Tobacco

The Surgeon General Makes His Case

How a tireless impresario parlayed a cloud of smoke into several fortunes

If you walk through the business districts of American cities these days, in even the worst of weather, you will see underdressed people huddled in doorways. No, they’re not homeless; they’re smokers. Read more >>

Forget your conventional picture of America in 1810. In the first half of the nineteenth century, we were not at all the placid, straitlaced, white-picket-fence nation we imagine ourselves to have been. By looing at the patterns of everyday life as recorded by contemporary foreign and native observers of the young republic and by asking the questions that historians don't think to ask of another time—what were people really like? how did they greet one another in the street? how did they occupy their leisure time? what did they eat?—Jakc Larking brings us a portrait of another Americna, an America that was so different from both our conception of its past life and its present-day reality as to seem a foreign country.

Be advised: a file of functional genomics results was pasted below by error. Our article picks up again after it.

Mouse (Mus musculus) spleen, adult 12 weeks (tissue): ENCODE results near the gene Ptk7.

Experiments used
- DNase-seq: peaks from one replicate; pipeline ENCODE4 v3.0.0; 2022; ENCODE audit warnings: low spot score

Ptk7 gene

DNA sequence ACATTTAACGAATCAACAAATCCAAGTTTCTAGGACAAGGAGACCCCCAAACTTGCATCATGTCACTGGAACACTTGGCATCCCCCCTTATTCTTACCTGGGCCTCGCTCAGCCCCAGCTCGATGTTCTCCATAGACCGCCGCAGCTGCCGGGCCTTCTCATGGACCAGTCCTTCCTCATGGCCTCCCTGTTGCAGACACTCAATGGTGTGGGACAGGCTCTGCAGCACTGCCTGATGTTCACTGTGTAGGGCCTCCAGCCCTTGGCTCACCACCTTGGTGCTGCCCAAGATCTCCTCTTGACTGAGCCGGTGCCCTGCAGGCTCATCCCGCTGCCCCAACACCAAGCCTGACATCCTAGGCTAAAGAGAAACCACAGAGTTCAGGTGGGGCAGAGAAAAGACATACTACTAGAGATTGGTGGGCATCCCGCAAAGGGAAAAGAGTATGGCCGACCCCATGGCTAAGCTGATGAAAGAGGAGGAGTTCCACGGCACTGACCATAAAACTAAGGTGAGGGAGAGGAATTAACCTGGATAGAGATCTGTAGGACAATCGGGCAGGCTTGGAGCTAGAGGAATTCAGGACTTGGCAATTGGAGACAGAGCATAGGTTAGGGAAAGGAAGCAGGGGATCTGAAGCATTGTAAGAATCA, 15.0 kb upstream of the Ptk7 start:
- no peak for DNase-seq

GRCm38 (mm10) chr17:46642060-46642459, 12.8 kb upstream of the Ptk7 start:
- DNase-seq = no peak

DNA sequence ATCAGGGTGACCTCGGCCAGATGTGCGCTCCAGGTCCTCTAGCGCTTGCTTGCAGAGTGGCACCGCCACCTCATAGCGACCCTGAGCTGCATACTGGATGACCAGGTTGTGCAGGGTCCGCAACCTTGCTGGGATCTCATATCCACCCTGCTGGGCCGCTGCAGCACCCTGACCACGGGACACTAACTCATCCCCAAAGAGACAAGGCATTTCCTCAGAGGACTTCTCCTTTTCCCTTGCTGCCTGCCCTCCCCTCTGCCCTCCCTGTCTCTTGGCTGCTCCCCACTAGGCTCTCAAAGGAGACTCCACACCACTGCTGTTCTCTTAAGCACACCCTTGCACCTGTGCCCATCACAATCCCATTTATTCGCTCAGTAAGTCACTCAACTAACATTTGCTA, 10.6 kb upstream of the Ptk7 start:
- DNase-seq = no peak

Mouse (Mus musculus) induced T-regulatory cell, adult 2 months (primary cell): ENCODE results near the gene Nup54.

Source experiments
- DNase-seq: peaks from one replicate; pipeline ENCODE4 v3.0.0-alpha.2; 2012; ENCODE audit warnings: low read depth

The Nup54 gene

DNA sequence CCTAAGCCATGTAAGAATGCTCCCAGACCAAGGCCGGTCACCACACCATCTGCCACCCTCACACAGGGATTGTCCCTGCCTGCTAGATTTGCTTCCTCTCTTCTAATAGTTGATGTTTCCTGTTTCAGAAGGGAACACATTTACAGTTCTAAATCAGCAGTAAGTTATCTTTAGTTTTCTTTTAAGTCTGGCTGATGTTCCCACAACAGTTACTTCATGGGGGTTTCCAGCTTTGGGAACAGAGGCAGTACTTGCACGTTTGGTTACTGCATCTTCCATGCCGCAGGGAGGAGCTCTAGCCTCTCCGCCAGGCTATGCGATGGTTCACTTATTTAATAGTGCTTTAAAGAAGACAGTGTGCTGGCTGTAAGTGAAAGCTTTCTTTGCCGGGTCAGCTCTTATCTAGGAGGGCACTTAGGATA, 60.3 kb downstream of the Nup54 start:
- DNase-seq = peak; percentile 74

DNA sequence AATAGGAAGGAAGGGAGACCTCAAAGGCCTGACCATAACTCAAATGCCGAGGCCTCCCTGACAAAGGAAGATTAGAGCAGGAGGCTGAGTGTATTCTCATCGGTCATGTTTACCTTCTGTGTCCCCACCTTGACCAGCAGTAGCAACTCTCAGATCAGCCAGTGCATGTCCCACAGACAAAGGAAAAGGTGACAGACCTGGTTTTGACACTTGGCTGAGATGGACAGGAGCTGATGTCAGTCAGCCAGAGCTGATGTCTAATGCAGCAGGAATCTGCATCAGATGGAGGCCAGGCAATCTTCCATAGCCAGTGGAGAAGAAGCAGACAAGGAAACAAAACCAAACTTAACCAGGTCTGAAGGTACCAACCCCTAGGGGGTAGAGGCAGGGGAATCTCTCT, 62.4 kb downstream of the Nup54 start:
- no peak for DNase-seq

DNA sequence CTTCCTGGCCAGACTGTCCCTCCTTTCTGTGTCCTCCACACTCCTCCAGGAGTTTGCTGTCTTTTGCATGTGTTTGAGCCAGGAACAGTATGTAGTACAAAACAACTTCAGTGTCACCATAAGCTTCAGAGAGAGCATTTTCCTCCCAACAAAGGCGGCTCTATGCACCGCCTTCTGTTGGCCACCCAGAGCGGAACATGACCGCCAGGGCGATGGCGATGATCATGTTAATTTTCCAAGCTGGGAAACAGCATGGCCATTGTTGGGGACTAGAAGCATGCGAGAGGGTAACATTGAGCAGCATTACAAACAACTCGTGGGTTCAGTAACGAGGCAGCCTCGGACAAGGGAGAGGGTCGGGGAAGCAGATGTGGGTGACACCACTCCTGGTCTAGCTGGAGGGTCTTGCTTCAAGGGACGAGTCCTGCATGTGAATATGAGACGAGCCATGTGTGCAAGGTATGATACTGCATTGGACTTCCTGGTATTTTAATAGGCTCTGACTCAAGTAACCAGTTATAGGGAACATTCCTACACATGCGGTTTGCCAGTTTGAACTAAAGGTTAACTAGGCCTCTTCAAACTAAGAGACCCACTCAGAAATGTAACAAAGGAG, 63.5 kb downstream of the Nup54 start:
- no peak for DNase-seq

WE LOOKED DIFFERENT Read more >>
Within a century after Columbus and his crew first encountered Cuban natives “with a firebrand in the hand and herbs to drink the smoke thereof,” much of Western civilization had taken to tobacco in all its forms—an addiction brought back to the New World in Read more >>

Five successive Benjamin Harrisons created a private empire of tobacco and trade and a great Virginia plantation